Saturday, October 17, 2009

Some day lad, all this will be yours...

What, the curtains?

Ah, Python. 40 years old, and still some good gags. I bring this up as it relates to a King showing his rather dim son the terrain he will one day be master of, as this article kinda does too. Ahem.

Anyway, rummaging about in the club terrain boxes can at times be a disheartening experience. Amongst the innumerable 40k 'Gothic Ruins and ugly foam hills there is a lack of variety or well made pieces that would stand up to the general abuse of cramped storage boxes and regular usage.

Still, there was no point moaning about it and doing nothing. I used to make all my own terrain, barring the odd nice, bought piece. A quick word and a quick rummage in the bottom of the boxes and I had a bagful of sad looking remnants to work with.

The fields rescue a dozen or so sections of hedgerow (the sort railway shops sell for £1 each and GW sell for around twice the price) by fixing them to a cheap base of hardboard coated in wall filler.

I played around with the surfaces on the two and though the latter looks nicer, its' ploughed effect is not so likely to withstand careless use, still by fixing the terrain to a sturdy wooden footprint, it should survive storage and make for an attractive centre piece to a battlefield.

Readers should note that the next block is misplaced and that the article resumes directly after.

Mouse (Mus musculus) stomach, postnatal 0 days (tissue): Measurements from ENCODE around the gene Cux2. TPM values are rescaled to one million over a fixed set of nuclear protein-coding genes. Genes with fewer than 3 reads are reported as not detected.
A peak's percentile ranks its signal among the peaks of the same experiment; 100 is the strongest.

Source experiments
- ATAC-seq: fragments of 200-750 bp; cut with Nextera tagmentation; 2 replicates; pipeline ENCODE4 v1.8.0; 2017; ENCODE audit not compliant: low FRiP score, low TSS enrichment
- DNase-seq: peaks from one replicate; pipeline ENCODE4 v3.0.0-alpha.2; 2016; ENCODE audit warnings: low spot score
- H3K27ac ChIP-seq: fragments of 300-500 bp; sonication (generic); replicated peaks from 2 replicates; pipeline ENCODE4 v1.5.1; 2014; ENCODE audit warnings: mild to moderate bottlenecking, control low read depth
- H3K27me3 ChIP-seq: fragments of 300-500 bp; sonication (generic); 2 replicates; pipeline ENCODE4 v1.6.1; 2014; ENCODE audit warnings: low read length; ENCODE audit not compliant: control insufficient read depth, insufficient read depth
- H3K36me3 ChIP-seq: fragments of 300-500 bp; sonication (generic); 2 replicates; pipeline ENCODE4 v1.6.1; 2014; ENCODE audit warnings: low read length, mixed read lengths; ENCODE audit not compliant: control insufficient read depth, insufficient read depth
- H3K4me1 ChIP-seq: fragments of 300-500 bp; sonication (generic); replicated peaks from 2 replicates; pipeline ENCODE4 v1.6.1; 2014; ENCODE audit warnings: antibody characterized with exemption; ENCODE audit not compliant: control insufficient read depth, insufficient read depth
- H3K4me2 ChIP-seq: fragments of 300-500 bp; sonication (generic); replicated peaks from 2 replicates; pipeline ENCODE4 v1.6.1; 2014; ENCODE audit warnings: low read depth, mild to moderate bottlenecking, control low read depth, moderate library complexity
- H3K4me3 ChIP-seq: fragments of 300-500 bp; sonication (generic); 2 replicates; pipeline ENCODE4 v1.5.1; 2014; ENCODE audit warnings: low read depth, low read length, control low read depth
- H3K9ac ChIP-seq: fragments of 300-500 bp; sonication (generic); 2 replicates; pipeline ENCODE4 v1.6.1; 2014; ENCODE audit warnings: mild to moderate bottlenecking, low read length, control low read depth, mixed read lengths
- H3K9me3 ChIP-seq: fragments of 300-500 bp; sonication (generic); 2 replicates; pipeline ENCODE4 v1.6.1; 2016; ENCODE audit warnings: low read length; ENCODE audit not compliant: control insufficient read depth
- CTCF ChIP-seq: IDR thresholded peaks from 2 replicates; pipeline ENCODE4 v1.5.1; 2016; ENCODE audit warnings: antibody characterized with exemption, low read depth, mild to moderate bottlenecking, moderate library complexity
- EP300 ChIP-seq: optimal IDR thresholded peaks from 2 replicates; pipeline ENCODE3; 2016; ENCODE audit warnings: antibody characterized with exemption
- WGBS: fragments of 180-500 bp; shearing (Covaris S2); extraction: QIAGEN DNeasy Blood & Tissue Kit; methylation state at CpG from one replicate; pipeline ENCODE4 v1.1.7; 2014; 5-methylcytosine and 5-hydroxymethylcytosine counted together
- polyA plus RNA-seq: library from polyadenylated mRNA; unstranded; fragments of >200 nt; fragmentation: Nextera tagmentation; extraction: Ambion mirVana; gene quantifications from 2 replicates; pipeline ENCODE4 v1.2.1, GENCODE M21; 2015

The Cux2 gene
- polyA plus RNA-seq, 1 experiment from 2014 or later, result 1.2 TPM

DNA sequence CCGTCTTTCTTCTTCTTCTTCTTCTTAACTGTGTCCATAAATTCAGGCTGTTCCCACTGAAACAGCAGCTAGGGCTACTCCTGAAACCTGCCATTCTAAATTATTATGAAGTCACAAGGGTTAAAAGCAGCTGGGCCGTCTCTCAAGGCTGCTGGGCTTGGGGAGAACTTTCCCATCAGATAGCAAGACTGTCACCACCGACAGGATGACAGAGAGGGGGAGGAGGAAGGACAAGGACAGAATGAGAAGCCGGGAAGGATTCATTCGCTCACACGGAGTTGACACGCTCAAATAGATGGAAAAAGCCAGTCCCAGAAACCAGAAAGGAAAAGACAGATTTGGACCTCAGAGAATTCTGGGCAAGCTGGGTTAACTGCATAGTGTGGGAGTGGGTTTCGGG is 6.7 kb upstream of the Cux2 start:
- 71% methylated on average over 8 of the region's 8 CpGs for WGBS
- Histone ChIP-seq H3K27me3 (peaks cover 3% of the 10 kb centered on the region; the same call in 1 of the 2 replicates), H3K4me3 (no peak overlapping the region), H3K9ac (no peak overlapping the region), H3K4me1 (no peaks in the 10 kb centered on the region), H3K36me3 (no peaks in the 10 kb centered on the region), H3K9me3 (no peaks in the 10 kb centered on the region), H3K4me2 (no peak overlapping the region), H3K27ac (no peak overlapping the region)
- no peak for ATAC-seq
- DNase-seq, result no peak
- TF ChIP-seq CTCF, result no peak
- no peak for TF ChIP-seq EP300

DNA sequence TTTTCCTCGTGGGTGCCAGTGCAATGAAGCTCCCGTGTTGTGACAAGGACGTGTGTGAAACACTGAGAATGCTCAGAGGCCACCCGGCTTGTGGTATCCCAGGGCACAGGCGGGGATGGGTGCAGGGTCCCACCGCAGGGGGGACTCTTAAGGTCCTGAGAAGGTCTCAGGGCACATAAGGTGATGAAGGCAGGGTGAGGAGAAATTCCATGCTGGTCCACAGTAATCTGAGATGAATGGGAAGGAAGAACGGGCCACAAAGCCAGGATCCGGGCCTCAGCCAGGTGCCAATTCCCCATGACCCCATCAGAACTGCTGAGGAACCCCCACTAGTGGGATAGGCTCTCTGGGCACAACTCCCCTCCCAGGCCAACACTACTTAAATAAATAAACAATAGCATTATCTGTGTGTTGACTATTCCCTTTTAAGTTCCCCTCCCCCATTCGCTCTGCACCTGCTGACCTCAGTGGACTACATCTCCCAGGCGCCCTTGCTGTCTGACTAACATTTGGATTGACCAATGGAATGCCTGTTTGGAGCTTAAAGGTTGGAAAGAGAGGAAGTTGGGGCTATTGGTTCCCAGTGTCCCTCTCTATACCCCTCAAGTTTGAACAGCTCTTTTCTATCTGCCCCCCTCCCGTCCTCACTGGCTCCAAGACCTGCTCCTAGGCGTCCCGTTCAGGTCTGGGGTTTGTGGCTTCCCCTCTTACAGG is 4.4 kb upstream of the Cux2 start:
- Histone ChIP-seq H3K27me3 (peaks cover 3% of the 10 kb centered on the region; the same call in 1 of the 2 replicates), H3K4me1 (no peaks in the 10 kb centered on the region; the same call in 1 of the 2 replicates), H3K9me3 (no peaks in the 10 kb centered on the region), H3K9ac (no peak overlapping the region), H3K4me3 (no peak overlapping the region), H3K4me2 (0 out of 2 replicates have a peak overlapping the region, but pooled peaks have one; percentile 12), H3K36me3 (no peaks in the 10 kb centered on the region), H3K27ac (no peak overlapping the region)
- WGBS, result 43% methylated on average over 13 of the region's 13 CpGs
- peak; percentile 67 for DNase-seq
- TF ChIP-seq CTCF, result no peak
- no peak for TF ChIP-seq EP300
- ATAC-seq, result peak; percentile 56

I also rooted into a supply of plastic palm trees which had regularly been appearing in Flames of War games stood around on large white plastic bases. What an eyesore! Nothing more filler some tester pot paint, a drybrush of acrylic and some scatter cant fix!

Not having to buy the terrain itself meant I just dipped into my pocket for a couple of quid for the hardboard. Though attempting to cut this stuff with just a craft knife is setting yourself up to pay in a different way, a small saw would have helped no end!

In general the quality of scenery at our club is improving, as is the storage (better sized and tougher boxes which stop overloading); and I'm pleased to note I'm not the only member contributing quality scenery, a pile of attractive near future buildings having recently appeared.

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